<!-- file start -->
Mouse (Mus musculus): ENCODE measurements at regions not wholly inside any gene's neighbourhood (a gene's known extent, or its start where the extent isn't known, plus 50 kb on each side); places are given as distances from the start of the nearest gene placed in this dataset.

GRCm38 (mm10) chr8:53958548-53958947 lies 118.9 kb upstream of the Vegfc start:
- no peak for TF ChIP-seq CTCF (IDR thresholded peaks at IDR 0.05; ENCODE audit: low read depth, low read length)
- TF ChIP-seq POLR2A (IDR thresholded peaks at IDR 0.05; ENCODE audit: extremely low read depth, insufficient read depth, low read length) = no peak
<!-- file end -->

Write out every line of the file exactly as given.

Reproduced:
Mouse (Mus musculus): ENCODE measurements at regions not wholly inside any gene's neighbourhood (a gene's known extent, or its start where the extent isn't known, plus 50 kb on each side); places are given as distances from the start of the nearest gene placed in this dataset.

GRCm38 (mm10) chr8:53958548-53958947 lies 118.9 kb upstream of the Vegfc start:
- no peak for TF ChIP-seq CTCF (IDR thresholded peaks at IDR 0.05; ENCODE audit: low read depth, low read length)
- TF ChIP-seq POLR2A (IDR thresholded peaks at IDR 0.05; ENCODE audit: extremely low read depth, insufficient read depth, low read length) = no peak